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Searching the literature

A guide for staff and students undertaking a thorough literature review

How do I know I have found everything? When can I stop?

  • To be confident you have found all the relevant material on your topic, do a cited reference search in GoogleScholar. This is best done when you have completed your search in the databases and have identified the key papers. Simply put each title into GoogleScholar and see who has cited that paper.  This brings you right up to date and ensures there are no significant gaps in your results.

Sensitivity vs Precision

  • High sensitivity/low precision. A sensitive strategy is one that should find all the relevant papers – but will recover a lot of irrelevant ones at the same time. A lot more sifting required!
  • High precision/low sensitivity. In a precise (or specific) strategy a  high proportion of the results are relevant, but there is a risk of missing potentially useful records.

What about material in a language I can't read? Translations

  • Search for other publications by the same authors - they may have reported on  their work elsewhere, in English. Contact them to see if they have unpublished material in English they can share with you.
  • Check on the language skills of people in your work group or in your department.  There may be someone who can do an informal translation.
  • Many students on campus speak another language. You may be able to get help through a student society, or by advertising in the Students' Union; It may be worth asking in the Department of European Languages and Cultures or the Linguistics Department..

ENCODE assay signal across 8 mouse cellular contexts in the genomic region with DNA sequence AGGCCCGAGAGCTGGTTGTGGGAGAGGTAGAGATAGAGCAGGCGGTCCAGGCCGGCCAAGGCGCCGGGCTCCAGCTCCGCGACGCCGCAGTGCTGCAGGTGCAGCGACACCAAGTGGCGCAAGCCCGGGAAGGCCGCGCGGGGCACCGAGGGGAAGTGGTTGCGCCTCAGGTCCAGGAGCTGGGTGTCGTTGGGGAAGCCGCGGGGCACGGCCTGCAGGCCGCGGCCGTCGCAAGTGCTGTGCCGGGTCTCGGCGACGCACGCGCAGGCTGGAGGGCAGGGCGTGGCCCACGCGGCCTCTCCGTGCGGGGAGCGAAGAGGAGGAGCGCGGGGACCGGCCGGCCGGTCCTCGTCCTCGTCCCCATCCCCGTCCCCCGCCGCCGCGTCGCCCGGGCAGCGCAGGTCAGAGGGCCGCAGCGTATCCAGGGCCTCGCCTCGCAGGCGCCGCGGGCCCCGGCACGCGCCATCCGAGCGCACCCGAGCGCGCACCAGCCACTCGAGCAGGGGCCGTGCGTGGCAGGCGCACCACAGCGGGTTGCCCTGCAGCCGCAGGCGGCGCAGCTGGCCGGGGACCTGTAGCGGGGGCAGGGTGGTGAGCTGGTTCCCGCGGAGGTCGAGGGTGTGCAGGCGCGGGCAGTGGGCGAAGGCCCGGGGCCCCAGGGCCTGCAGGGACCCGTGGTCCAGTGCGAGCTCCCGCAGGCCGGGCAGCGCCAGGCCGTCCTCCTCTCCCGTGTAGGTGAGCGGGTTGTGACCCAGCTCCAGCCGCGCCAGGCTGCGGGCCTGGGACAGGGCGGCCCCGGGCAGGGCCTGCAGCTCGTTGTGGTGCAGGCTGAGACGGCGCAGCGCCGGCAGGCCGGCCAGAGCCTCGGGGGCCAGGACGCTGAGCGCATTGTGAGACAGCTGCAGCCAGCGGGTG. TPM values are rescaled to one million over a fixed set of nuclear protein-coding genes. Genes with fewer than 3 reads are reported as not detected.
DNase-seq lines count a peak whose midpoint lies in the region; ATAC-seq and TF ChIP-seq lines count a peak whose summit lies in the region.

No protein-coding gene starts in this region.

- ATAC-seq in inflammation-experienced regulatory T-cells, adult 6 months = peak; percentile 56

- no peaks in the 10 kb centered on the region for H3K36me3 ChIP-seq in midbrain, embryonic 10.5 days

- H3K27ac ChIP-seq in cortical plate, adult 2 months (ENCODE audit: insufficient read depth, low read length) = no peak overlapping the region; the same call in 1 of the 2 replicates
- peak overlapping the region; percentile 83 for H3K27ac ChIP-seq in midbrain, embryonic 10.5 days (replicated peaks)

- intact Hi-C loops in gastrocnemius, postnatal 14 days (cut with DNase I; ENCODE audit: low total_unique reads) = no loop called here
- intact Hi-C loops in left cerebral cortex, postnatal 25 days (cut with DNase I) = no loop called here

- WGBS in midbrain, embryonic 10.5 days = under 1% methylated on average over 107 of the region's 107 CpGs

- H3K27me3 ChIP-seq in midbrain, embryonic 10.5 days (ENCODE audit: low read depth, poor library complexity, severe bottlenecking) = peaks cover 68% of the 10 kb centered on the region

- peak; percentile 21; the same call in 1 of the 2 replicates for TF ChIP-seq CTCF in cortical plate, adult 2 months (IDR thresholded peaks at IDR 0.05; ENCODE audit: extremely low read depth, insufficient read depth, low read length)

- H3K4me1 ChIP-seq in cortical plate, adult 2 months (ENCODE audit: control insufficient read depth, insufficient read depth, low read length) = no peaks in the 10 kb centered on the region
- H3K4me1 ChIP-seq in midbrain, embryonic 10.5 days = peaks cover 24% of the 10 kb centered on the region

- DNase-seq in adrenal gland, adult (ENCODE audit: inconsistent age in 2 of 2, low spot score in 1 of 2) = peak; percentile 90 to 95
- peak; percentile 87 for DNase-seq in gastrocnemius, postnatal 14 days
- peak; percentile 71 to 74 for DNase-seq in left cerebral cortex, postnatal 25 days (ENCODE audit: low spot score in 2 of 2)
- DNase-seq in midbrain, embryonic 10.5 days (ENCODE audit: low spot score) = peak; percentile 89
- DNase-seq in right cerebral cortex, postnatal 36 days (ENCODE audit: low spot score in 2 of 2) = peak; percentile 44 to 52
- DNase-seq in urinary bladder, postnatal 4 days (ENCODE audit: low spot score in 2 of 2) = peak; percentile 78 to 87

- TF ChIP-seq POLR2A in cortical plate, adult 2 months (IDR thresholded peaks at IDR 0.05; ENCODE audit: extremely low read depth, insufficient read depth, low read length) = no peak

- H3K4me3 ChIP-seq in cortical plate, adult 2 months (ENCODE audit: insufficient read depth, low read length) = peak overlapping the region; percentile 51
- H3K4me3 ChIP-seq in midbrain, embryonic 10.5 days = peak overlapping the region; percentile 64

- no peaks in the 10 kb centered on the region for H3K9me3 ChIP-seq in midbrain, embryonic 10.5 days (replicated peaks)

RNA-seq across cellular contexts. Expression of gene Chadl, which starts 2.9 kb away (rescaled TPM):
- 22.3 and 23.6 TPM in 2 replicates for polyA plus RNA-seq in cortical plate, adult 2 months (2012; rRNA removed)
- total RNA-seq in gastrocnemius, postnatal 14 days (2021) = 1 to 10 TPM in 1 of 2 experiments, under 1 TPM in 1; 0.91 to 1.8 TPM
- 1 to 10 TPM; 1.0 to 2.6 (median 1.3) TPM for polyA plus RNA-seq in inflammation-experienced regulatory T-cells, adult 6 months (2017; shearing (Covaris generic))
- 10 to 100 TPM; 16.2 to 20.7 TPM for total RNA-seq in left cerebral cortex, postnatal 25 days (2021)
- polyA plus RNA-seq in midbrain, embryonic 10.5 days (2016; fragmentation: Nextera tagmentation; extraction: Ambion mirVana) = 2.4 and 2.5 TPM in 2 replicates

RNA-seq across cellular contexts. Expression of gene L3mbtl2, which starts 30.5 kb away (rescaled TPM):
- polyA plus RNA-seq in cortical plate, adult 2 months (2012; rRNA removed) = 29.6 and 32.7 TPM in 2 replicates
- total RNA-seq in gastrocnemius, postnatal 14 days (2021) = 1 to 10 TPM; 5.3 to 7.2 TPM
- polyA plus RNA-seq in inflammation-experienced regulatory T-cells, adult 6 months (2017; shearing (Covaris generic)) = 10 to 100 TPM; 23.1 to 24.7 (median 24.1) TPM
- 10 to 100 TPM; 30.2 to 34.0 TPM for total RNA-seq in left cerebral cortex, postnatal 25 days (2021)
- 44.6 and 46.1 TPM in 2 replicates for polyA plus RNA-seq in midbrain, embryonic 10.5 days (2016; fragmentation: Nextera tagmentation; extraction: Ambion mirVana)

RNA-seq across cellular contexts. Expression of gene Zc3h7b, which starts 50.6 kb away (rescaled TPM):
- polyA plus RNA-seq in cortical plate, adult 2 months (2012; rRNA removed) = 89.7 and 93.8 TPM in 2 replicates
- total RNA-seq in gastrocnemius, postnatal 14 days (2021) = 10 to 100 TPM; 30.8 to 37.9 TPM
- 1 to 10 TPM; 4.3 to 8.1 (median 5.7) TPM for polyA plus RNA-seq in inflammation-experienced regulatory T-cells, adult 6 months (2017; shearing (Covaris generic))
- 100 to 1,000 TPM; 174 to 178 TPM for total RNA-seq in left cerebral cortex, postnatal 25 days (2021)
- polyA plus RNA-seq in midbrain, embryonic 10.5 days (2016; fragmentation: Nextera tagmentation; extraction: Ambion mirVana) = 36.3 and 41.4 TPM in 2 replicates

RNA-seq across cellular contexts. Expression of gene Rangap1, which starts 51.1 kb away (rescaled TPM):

• If the material is online or in pdf form, Google translate may help you get a rough idea of the contents.
  • If a formal written translation is essential, translation services are available through the North West Translators Network, the Institute of Translating & Interpreting and the Chartered Institute of Linguists. ;Translation fees can be high, so see if your project has a budget to cover this.

What do I do if Lancaster doesn't have the books and articles I need?

Staff and Postgraduate students

Undergraduate students

In some cases it may make sense for you to travel to the British Library or use another library which does have what you need.

Can a librarian devise my search strategy for me?

Librarians cannot devise search strategies for students. We can offer advice, training and feedback on:

  • choosing where to search
  • using Library databases
  • formulating searches, for example using Boolean, keywords and subject headings
  • saving and exporting searches and results
  • using reference management software, specifically EndNote

For members of staff who need assistance devising searches for a review, we are happy to meet to discuss your project and offer advice and training. We don't currently offer a literature searching or information specialist service, or have a chargeable service that you can cost in to your project. At some times of year we may have more capacity than others. Please email facultylibrarians@lancaster.ac.uk to discuss your needs. 

Is there any training available?

Faculty Librarians are often invited to deliver workshops, talks, webinars and demonstrations as part of your taught programme to help you to develop the knowledge and skills required to searching the literature. 

There is also a Library & Information Skills programme on offer, which includes workshops and webinars on Effective searching.